Prehospital Management of Traumatic Brain Injury


To date, the most significant procedural capability the the addition of doctors to the ARHT Westpac Rescue Helicopter has provided has been RSI capability. Of the RSIs performed so far,  a significant proportion have been for severe traumatic brain injury (TBI).

With the exception of surgical intervention (which is required in a minority of cases of severe TBI), most other essential elements of severe TBI management can be provided in the prehospital setting – airway protection, optimisation of oxygenation, prevention of hyper- or hypo-carbia, support of cerebral perfusion pressure, and ICP control.

This paper, published in the Journal of Neurosurgery in 2008, reviews the evidence around the various elements of the pre-hospital severe TBI care ‘package’.

Take-home messages:

  • a period of hypoxia (PaO2<60mmHg) is associated with a 50% mortality rate and a 50% severe disability among survivors
  • in previous studies hypoxia has been a common complication of prehospital intubation for severe TBI, with up to 57% of patients experiencing transient hypoxia lasting a mean of 2.3 minutes (note – these studies frequently involved neither an RSI as we know it nor personnel who were appropriately trained and qualified; more recent evidence points to a benefit for prehospital RSI for severe TBI provided it is done well by appropriate people)
  • Tight control of CO2 after intubation has a significant effect on survival – in one large series patients with normal CO2 on arrival to ED had a 21% mortality, those with CO2 outside the normal range had a 34% mortality
  • Manual ventilation is associated with hypocarbia
  • A single episode of hypotension (systolic BP less than 90mmHG) doubles mortality
  • Management of hypotension in the field improves outcome
  • Transport by helicopter for patients with severe TBI improves odds of survival compared with ground transport (OR 1.6-2.25) – this may reflect the presence of more skilled personnel on the helicopter, careful attention to post-intubation ventilatory parameters, and transport to a trauma centre.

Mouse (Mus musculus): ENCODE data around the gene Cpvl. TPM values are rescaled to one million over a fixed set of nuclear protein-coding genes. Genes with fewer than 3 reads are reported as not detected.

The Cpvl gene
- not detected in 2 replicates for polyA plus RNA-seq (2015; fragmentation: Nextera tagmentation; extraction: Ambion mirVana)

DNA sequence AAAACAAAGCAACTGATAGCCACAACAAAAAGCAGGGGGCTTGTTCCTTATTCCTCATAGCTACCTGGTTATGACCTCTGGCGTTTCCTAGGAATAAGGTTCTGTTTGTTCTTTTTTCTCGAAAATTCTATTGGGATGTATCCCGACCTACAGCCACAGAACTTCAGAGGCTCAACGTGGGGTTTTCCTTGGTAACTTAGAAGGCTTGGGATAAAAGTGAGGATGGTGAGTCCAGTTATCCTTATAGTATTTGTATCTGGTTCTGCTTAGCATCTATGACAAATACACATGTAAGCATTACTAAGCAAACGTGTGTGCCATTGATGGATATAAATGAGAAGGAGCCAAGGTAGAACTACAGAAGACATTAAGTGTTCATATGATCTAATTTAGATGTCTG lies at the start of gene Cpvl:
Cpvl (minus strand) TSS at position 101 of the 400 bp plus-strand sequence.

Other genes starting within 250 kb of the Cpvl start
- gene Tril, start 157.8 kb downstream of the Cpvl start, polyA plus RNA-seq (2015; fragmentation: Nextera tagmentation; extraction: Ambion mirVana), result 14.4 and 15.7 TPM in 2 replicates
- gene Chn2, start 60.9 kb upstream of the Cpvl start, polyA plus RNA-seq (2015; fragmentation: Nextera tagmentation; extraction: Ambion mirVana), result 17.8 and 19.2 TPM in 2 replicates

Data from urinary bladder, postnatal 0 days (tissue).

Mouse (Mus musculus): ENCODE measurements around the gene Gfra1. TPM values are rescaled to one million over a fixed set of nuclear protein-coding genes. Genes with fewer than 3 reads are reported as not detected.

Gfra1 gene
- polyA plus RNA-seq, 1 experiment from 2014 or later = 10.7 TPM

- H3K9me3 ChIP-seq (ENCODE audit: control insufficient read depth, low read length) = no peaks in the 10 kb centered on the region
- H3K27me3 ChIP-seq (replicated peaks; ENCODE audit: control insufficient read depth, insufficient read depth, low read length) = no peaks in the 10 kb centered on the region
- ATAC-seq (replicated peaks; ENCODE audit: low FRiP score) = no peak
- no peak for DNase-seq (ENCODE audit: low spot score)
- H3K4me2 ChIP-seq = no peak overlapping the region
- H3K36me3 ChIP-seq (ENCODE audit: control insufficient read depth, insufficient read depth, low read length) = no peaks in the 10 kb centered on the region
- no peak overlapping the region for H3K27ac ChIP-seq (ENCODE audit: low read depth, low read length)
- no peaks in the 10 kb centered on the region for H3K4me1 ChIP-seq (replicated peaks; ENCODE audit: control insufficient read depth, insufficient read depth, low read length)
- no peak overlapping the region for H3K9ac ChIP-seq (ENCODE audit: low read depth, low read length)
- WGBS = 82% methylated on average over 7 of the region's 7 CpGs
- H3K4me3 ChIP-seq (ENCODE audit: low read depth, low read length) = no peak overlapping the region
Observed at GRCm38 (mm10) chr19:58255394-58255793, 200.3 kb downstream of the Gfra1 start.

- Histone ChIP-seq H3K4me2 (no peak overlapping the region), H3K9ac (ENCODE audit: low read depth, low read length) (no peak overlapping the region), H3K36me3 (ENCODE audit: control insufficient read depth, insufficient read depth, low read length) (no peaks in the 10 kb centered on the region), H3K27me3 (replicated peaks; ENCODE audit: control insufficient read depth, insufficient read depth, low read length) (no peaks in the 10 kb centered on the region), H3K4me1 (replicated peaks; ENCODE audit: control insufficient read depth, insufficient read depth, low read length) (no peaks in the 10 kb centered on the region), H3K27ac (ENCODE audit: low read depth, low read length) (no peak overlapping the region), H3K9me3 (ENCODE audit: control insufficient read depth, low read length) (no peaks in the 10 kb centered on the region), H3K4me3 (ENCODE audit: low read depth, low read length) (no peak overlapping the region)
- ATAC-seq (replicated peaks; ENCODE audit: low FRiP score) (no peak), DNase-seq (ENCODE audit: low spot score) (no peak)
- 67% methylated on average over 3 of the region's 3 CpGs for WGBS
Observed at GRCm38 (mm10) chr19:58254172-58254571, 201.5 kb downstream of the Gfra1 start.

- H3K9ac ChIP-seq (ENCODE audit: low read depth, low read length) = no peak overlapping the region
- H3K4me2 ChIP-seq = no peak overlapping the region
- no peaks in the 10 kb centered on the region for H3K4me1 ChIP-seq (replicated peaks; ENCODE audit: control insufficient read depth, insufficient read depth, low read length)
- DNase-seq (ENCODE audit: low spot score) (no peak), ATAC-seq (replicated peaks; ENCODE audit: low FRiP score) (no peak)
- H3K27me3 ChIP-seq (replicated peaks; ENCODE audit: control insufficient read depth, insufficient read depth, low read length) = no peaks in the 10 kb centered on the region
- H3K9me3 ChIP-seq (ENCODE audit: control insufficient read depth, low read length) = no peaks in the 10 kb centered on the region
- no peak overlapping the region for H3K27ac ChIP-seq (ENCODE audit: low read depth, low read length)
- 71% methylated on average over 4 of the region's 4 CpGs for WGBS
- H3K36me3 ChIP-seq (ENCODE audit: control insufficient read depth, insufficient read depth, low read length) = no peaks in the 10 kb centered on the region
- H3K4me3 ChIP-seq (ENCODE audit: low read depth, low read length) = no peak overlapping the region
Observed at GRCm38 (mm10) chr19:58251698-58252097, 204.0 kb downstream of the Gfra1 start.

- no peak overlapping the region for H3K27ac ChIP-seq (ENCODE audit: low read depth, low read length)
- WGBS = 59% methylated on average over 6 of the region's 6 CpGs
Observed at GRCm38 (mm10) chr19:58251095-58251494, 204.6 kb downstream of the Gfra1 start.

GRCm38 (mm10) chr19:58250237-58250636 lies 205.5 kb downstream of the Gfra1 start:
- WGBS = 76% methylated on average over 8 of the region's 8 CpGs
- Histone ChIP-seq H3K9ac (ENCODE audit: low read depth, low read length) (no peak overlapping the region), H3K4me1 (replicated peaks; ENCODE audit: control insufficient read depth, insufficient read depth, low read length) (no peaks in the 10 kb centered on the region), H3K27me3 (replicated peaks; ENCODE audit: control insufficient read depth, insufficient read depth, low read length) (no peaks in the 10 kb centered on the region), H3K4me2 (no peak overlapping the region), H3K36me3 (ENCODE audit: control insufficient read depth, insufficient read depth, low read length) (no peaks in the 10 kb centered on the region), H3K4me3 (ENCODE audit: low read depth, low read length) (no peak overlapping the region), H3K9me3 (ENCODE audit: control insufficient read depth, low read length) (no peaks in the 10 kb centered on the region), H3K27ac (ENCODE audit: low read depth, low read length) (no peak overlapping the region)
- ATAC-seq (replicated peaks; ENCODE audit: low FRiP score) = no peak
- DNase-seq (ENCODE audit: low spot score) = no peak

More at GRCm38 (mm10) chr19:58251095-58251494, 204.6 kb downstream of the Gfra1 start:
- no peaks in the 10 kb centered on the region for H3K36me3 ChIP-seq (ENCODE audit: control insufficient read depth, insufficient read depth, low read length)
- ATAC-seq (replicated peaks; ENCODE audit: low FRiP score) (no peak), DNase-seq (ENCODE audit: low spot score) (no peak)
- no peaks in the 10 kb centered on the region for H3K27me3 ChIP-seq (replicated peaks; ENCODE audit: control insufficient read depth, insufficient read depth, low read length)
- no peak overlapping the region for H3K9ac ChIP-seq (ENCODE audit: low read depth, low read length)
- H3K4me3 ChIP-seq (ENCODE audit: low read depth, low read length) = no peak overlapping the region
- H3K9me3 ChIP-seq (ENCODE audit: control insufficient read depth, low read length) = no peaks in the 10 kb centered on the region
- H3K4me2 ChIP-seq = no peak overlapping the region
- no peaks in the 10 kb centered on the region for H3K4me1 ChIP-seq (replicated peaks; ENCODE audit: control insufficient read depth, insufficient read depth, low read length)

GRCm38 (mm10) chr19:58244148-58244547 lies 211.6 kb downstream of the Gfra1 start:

The first ARHT case-based learning session!

This past week, we conducted the first ARHT case-based learning session for the duty crew!

While “case-based learning” may seem like a bunch of educational jargon…it can be rephrased to “sit around the table, discuss a previous job and consider the “what if” “.

I think at this point I was trying to convince people that I wasn't full of BS!

I think at this point I was trying to convince people that I wasn’t full of BS!

We assembled the team for the day which included the crewman, paramedic and doctor for a 45-50 minute session in the board room.  A huge thanks to Russell C, Leon, and Scott O. who all participated and they generated a great discussion about several aspects of this case. (next time we’ll be looking to get our pilot involved too!)

I had the opportunity to facilitate the session which was based on a relatively straight forward job that I had selected. The job involved a patient with a head injury and the focus was on the management of traumatic brain injury in the pre-hospital setting. But amazingly, the discussion covered tons of ground and we discussed all different aspects from before we leave the base, to the time we arrive at the hospital. Much of the discussion focused on CRM ideas which was very interesting.

Our team's paramedic and crewman in deep thought! We must have just been getting to the interesting part! At least the team isn't asleep!

Our team’s paramedic and crewman in deep thought! We must have just been getting to the interesting part! At least the team isn’t asleep…

Here’s a summary of our lively discussion!

Pre-job briefing: unless it was a water job (or extra equip is required) that this could/should be done en route
On scene time: Something we need to address as a team given some growing evidence that scene time doesn’t impact mortality in blunt trauma
Decision making for RSI: time to hospital played considerable role in whether to perform an RSI